A Legendary Night
As you know, I’m an Arsenal fan, so a documentary about the single greatest moment of my life as a Gooner was always going to be hard to judge objectively.
So, I won’t. I loved 89. I loved that my great friend Amy Lawrence, the Guardian football writer, author and now producer, was behind the film and that meant I was a VIP guest, after-party DJ and my kids got to come.
The premiere was held ‘round the corner, on the Holloway Road and many of the prominent Arsenal lads from the big night at Anfield in May 89 (when Arsenal won the League with the last kick of the game and the entire season) were there: Tony Adams, David O’Leary, Steve Bould, Lee Dixon, (who exec produced the doc, too), Alan Smith, manager George Graham and, of course, the man who scored THAT goal, Michael Thomas.
Others there were Perry Groves, David Seaman, Ian Wright, Jack Wilshere as well as celeb Gooners such as Alan Davies and Nick Hornby. And me.
The film makers found the right balance of historical context – brick phones, C5s, Maggie Thatcher – and just getting on with the business of telling the story of that season, mainly developing the characters so that the viewer would eventually be invested emotionally in that defining moment at the end of the game.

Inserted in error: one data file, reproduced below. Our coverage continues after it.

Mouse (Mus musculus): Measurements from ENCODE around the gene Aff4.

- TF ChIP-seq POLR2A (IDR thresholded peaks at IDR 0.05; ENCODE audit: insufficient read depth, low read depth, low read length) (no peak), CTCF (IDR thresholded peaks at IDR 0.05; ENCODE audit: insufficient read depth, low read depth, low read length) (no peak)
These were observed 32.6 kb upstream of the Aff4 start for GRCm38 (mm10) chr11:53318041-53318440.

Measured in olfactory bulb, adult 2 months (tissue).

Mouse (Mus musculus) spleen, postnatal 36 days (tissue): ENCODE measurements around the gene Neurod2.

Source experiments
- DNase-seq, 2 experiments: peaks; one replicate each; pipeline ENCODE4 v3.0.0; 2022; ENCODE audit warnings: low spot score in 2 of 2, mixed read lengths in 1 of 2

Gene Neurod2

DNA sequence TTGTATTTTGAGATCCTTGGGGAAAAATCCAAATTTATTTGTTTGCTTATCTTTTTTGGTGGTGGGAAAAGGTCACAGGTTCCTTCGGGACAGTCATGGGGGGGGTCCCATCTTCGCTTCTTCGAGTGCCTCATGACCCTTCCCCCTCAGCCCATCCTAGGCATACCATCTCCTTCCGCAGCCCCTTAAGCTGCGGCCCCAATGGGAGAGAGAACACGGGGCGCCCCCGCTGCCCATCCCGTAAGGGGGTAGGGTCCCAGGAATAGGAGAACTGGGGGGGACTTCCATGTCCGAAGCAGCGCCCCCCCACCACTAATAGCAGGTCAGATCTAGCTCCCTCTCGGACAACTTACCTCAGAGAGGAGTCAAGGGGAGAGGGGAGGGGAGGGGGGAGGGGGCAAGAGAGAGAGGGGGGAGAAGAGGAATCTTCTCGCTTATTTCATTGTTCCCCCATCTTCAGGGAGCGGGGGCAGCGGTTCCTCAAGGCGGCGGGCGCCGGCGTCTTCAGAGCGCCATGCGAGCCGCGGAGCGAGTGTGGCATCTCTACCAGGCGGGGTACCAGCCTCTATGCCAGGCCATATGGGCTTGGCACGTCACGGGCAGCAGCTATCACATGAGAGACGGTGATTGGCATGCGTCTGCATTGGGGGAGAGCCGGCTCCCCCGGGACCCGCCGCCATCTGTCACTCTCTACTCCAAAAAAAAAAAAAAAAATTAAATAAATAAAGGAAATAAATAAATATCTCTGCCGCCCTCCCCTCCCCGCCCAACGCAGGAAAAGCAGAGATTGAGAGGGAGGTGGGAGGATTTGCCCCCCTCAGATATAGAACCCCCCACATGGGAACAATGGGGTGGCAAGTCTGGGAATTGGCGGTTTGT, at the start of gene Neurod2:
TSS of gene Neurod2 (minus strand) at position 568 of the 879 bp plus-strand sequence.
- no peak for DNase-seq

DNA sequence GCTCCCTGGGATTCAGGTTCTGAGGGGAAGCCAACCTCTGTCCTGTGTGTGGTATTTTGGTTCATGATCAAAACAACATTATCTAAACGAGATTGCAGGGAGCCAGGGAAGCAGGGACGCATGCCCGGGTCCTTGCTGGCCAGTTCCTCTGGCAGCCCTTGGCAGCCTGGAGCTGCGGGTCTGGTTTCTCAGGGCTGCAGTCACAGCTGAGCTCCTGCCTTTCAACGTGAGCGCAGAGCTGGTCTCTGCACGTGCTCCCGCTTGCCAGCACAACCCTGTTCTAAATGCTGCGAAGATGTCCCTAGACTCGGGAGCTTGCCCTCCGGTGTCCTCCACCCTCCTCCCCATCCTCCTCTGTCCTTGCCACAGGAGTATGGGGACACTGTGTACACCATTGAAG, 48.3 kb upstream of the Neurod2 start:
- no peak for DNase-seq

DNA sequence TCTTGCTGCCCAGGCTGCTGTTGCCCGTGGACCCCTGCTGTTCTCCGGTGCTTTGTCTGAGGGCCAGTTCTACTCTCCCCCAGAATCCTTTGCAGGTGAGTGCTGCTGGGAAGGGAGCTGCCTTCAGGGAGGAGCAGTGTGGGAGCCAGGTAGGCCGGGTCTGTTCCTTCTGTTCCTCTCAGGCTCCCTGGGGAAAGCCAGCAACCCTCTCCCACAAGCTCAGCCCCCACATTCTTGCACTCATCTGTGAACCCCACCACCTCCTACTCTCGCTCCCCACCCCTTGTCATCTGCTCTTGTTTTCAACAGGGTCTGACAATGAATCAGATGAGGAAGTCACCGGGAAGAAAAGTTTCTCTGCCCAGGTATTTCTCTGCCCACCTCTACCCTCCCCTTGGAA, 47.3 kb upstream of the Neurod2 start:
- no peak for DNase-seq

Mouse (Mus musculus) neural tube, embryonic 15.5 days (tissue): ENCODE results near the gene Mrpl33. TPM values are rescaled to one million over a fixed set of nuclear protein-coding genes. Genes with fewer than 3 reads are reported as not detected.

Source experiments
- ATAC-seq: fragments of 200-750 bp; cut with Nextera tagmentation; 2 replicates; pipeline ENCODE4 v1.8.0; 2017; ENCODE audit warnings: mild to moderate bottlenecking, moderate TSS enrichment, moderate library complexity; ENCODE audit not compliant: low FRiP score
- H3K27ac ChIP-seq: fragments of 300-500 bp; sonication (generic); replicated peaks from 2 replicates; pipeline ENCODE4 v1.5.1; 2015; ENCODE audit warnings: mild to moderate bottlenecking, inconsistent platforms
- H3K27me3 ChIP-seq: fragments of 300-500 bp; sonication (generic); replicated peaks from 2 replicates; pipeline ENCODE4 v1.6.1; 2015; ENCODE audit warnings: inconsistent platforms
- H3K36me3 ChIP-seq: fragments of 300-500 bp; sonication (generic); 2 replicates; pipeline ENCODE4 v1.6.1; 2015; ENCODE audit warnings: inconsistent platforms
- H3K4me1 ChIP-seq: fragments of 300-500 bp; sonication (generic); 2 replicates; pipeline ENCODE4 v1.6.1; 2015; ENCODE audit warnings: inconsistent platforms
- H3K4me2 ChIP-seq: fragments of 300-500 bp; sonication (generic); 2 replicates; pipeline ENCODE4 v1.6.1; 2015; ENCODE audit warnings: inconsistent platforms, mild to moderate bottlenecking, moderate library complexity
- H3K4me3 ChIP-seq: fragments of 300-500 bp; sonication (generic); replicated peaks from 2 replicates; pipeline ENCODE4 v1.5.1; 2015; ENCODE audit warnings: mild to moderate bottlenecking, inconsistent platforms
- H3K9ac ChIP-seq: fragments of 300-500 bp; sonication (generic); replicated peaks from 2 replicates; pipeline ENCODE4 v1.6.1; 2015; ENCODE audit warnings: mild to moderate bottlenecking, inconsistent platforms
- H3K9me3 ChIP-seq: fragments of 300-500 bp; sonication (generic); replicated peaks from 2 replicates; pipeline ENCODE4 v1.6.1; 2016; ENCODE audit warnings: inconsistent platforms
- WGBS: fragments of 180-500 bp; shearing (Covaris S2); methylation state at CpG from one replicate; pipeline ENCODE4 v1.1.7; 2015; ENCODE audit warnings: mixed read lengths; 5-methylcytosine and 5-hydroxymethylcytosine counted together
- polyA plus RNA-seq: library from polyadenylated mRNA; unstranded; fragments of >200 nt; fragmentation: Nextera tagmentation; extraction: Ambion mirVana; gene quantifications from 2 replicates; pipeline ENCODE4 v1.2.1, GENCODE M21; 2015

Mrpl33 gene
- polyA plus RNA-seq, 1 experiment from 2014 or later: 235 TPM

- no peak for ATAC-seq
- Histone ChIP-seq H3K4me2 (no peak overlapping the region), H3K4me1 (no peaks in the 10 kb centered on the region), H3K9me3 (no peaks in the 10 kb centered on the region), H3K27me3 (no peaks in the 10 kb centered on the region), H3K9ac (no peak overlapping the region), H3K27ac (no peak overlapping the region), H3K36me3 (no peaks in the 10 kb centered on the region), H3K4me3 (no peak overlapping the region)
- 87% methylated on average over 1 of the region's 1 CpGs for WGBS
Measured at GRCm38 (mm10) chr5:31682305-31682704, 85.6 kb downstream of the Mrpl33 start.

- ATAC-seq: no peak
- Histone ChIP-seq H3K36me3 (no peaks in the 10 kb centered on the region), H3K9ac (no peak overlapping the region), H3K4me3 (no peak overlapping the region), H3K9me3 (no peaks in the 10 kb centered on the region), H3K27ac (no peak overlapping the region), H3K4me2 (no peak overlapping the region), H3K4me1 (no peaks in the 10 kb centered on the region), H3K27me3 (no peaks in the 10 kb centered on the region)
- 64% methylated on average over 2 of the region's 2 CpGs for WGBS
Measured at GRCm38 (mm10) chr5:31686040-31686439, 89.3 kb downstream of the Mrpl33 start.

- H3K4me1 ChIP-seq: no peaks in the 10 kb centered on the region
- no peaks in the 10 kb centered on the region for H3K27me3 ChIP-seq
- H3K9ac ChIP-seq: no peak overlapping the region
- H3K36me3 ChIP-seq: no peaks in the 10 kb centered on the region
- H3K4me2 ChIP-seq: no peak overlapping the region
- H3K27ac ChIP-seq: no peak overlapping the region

It is superbly achieved, freezing the drama of the game, distilling time and history into a breathless moment, so that even now, nearly 30 years on, you still think Thomas might flick it wide, or that Liverpool ‘keeper Bruce Grobbelaar might stick out one of those wobbly legs and save it.
I loved watching it with my kids, who’ve heard tales of the goal, but never seen it all in context before, nor really understood how history looks different (they’re 8 and 6). My oldest, Cy, was in amazement: “Daddy, the pitches were so muddy; but that’s a pass back to the keeper!; where are all the seats?” and most remarkable, his shock at the seeing players transfer fees listed in thousands, rather than millions.
Poignant reflection at the passing of time is this doc’s unspoken, lightly-worn, triumph. There is always, I think, melancholy in a perfect moment – knowing that it will never be repeated and that things might never be quite as thrilling again can be tough to take. It is the intrinsic nature of highs.
Watching Alan Smith and Paul Merson walk around the old Highbury Stadium, now converted into “luxury” flats, the old pitch an ornamental garden, was ineffably moving, a sign of London’s gentrification and co-opting of class histories. The film makes no clumsy comment, so forgive my quasi-Marxist reading, but it is heavily about the march of economics and power in history.